walking on water uncovered|
Insects use legs to create vortices in water
|If you have ever wondered how insects like water striders walk on water or skim across the surface of ponds, rivers and oceans, scientists at MITref have the answer. Rather than move by creating waves, as some researchers had thought, the insects use one of their three sets of hairy legs like oars to create vortices or spirals in the water that propel them forward at speeds of up to 150 cm (60 inches) per second.|
Figure legend: A water strider leaves a trail of whirling water in its path. A blue chemical was sprinkled on the surface of
the water and special illumination from below was used to highlight the convection pattern created by the strider's walk.
John Bush and colleagues at the Massachusetts Institute of Technology, who discovered the secret said that although tiny waves were created, they were not the main driving force. The momentum transfer is primarily in the form of subsurface vortices, Bush said in a report in the science journal Nature.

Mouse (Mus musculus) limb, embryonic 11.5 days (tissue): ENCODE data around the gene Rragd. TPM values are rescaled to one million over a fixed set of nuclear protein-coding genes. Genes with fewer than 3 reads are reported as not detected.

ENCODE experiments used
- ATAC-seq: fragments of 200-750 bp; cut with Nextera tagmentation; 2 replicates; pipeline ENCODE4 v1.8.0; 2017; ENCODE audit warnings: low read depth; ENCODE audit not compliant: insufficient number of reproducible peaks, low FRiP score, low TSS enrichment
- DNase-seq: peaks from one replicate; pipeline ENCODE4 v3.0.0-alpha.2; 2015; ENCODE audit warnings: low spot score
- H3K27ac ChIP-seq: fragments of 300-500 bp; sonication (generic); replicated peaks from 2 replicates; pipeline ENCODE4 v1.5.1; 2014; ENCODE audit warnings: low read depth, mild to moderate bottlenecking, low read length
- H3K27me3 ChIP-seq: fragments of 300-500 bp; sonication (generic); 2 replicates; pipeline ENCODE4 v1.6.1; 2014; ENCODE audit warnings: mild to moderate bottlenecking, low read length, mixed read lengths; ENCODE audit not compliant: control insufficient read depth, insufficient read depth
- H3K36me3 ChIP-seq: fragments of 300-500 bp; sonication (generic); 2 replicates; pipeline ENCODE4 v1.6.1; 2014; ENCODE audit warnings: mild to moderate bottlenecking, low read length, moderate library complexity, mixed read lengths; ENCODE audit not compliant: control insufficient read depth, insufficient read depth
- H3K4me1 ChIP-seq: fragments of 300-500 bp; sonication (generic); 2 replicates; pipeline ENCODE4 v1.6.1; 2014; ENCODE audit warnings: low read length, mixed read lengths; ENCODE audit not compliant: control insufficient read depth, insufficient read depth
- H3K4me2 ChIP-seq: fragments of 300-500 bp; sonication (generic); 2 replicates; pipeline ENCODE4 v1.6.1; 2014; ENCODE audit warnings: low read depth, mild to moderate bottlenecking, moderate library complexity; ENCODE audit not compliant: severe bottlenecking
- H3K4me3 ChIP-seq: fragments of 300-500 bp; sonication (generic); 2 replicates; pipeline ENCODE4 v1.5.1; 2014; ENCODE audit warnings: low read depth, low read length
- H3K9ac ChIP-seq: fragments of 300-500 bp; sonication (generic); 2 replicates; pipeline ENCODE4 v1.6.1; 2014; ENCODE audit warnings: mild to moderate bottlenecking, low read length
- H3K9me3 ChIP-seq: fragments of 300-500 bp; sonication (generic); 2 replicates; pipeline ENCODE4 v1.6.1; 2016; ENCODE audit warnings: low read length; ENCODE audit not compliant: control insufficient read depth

Water striders, also known as skimmers,
come in hundreds of different species ranging in size from one centimeter
(about half an inch) to the giant Vietnamese variety 20 times bigger and
still able to walk on water.The
researchers discovered the secret by using sophisticated tracking and a
high-speed video camera that showed the curlicue patterns they made 9see
"Robostrider" facing a real water strider.
|reference 1: The hydrodynamics of water strider locomotion, by|
|reference 2: Animal locomotion: How to walk on water.|